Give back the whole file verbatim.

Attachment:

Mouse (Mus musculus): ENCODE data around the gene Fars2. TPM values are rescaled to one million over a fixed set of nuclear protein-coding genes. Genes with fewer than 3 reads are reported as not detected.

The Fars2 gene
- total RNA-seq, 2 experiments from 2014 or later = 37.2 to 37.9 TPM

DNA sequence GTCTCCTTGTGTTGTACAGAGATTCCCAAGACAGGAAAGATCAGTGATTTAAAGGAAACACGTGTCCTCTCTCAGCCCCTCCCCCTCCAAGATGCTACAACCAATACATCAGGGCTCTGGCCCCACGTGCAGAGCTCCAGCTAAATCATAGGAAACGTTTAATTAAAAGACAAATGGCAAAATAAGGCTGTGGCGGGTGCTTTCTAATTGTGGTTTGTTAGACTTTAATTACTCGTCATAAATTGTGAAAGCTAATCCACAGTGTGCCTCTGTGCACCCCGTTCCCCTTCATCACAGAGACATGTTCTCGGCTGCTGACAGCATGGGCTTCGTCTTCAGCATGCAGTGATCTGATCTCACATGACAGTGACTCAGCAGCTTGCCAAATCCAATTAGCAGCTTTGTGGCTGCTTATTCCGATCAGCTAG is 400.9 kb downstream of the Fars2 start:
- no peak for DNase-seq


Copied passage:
Mouse (Mus musculus): ENCODE data around the gene Fars2. TPM values are rescaled to one million over a fixed set of nuclear protein-coding genes. Genes with fewer than 3 reads are reported as not detected.

The Fars2 gene
- total RNA-seq, 2 experiments from 2014 or later = 37.2 to 37.9 TPM

DNA sequence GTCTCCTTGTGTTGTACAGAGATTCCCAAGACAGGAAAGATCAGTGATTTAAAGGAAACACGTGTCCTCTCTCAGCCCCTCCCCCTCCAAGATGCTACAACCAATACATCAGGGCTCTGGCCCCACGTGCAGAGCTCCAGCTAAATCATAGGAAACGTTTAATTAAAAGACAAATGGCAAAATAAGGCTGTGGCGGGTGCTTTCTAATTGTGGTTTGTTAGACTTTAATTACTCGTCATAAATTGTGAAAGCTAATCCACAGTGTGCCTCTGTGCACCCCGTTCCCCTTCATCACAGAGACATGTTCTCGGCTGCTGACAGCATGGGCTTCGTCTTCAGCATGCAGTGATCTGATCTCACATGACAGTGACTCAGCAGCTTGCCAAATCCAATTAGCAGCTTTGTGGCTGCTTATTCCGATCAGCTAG is 400.9 kb downstream of the Fars2 start:
- no peak for DNase-seq